The Storm of the Century: Tragedy, Heroism, Survival, and the Epic True Story of America's Deadliest Natural Disaster: The Great Gulf Hurricane of 1900 by A.L. Roker
My rating: 4 of 5 stars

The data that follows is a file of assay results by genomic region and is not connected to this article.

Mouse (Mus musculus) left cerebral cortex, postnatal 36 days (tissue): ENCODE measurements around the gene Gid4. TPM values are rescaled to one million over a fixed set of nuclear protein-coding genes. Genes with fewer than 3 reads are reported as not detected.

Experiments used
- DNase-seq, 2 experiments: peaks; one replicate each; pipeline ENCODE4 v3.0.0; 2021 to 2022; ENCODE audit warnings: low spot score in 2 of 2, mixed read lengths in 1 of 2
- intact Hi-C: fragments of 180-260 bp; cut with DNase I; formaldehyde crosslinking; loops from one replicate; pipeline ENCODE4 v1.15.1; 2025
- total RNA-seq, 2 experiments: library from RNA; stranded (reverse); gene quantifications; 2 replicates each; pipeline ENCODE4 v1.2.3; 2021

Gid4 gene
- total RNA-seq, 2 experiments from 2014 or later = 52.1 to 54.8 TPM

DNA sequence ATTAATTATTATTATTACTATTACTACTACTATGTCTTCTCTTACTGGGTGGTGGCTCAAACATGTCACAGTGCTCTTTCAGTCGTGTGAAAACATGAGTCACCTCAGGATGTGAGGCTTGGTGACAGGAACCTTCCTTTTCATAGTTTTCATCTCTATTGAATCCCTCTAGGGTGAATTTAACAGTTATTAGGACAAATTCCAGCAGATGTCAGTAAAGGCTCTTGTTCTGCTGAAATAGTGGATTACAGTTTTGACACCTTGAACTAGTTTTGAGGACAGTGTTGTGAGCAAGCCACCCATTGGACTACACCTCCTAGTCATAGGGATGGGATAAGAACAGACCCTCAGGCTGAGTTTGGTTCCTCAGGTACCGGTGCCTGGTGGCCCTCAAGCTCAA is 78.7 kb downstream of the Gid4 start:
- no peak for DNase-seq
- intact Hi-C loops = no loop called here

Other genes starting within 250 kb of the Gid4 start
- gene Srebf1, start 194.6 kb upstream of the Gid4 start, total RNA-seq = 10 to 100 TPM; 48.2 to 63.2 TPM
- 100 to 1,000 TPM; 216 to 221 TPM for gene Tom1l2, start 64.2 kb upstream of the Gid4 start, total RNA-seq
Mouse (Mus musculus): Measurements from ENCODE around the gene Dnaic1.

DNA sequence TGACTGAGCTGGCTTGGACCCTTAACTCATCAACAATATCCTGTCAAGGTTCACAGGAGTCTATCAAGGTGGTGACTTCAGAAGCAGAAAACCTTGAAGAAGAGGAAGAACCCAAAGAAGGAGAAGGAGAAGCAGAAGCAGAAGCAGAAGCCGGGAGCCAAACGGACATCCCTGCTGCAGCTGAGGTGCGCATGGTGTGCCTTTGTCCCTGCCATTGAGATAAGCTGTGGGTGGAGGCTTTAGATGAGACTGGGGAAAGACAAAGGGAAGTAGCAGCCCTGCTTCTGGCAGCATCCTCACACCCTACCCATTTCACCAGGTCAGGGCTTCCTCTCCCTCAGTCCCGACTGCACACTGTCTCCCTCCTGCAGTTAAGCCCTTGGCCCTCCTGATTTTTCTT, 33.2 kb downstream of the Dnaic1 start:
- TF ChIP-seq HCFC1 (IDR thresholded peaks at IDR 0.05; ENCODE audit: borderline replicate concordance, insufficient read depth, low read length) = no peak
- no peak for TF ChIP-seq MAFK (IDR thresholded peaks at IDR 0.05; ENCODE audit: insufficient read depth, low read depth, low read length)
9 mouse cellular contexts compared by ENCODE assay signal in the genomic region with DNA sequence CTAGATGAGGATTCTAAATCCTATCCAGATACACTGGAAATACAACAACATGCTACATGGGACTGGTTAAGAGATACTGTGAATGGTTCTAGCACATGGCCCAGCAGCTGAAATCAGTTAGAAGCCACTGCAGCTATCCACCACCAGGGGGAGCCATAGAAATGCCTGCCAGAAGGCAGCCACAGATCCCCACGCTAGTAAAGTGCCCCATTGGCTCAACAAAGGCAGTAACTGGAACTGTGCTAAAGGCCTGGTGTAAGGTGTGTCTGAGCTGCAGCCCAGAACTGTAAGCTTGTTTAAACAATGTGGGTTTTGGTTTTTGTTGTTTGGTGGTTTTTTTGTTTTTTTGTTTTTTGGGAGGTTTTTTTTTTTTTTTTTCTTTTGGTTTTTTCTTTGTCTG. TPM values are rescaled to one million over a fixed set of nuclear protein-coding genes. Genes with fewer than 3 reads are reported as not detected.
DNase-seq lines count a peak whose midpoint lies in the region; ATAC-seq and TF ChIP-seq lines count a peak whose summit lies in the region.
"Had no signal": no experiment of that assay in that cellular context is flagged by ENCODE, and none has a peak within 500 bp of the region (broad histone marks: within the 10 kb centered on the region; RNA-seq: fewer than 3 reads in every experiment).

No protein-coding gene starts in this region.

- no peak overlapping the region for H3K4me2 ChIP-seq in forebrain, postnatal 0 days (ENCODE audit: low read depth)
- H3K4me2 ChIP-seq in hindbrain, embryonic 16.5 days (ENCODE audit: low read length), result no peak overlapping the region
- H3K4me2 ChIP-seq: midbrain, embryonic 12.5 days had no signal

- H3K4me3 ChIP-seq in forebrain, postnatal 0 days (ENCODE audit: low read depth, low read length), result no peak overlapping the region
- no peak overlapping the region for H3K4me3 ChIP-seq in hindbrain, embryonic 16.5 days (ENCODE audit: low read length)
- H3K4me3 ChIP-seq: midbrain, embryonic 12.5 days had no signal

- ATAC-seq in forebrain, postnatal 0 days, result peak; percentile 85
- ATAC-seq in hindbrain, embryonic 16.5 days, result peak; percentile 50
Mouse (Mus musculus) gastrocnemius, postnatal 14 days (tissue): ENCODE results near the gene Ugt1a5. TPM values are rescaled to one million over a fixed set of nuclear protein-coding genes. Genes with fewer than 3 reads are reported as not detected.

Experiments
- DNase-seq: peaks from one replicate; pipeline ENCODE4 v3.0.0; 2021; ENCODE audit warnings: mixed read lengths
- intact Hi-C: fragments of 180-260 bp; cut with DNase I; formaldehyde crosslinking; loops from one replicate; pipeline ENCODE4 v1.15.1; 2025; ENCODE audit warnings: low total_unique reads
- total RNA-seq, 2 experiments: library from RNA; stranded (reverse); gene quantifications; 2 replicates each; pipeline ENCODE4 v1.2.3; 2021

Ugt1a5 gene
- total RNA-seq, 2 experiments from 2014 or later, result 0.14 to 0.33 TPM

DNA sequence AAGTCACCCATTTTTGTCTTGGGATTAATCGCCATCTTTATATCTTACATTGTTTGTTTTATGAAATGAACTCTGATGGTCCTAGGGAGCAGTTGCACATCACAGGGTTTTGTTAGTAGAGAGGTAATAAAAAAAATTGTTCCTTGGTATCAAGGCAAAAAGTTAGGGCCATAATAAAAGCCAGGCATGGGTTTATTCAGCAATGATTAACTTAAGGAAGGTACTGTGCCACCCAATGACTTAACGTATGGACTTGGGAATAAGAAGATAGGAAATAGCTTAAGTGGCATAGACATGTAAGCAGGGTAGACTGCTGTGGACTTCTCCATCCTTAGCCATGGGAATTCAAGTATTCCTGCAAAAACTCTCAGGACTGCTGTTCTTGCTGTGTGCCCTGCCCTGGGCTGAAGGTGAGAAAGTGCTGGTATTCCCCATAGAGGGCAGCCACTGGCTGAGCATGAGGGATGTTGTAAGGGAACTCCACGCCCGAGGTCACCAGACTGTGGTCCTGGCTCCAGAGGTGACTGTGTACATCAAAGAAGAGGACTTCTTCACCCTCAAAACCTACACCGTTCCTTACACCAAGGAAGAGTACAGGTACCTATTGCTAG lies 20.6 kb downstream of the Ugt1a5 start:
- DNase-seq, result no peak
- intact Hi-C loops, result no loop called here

This is a very readable account of the 1900 hurricane which destroyed the city of Galveston, Texas. I was familiar with the event ( from a well-researched fictional account of the storm by Susan Wittig Albert), but I learned some fascinating details. This was the kind of nonfiction that drove my husband crazy. I kept interrupting his evening with "Listen to this!" and "Did you know?" questions. What I found especially interesting was the history behind the development of meteorology and the US Weather Bureau. I also had had no idea of how advanced the Cuban meteorologists were, nor of the US political machinations that were to blame for the lack of the warning. I was also really interested by the fact that the Cuban weather service was founded by the Belen Jesuits. My father attended Belen for his entire schooling! My only complaints about the book are that it needed a map for reference, and the few pictures were so small that it was hard to see detail.
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